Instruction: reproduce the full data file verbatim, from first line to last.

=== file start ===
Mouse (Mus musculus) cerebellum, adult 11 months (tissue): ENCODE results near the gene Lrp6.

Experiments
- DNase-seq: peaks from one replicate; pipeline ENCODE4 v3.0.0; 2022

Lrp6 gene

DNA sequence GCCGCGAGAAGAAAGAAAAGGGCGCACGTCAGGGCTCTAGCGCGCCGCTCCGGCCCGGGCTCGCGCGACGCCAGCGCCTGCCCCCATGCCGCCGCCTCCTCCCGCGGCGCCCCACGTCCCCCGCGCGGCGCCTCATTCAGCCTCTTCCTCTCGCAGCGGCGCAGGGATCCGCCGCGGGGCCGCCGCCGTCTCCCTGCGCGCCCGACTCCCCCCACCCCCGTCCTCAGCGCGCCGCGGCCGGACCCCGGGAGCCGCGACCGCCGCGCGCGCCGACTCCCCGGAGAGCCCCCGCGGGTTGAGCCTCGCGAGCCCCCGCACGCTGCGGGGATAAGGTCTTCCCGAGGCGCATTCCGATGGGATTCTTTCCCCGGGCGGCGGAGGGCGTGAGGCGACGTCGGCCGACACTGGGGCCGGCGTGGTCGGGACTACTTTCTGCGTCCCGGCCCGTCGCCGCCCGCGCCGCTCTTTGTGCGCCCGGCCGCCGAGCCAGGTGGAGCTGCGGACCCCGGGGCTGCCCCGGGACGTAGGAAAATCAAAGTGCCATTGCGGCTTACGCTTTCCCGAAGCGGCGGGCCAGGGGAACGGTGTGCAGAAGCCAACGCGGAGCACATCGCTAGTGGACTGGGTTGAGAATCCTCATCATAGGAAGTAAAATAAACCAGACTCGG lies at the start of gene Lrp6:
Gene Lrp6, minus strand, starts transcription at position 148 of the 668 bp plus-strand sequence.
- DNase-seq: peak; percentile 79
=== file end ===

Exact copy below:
Mouse (Mus musculus) cerebellum, adult 11 months (tissue): ENCODE results near the gene Lrp6.

Experiments
- DNase-seq: peaks from one replicate; pipeline ENCODE4 v3.0.0; 2022

Lrp6 gene

DNA sequence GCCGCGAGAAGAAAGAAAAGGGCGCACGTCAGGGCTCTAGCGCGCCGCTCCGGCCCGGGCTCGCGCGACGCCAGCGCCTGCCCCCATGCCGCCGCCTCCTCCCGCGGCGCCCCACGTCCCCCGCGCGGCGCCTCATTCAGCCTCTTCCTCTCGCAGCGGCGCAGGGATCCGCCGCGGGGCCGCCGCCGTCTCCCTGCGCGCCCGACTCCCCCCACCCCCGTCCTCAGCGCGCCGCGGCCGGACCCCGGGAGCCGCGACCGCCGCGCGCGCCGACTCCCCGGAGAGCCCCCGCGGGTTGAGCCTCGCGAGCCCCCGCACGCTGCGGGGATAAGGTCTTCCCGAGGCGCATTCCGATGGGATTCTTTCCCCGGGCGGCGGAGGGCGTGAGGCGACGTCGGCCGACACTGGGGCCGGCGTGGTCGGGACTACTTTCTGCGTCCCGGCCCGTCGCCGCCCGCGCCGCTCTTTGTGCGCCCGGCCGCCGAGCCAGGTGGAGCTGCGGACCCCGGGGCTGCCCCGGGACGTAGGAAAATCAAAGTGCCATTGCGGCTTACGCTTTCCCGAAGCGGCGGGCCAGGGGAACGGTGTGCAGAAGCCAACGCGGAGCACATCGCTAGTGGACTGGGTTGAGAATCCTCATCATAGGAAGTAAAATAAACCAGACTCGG lies at the start of gene Lrp6:
Gene Lrp6, minus strand, starts transcription at position 148 of the 668 bp plus-strand sequence.
- DNase-seq: peak; percentile 79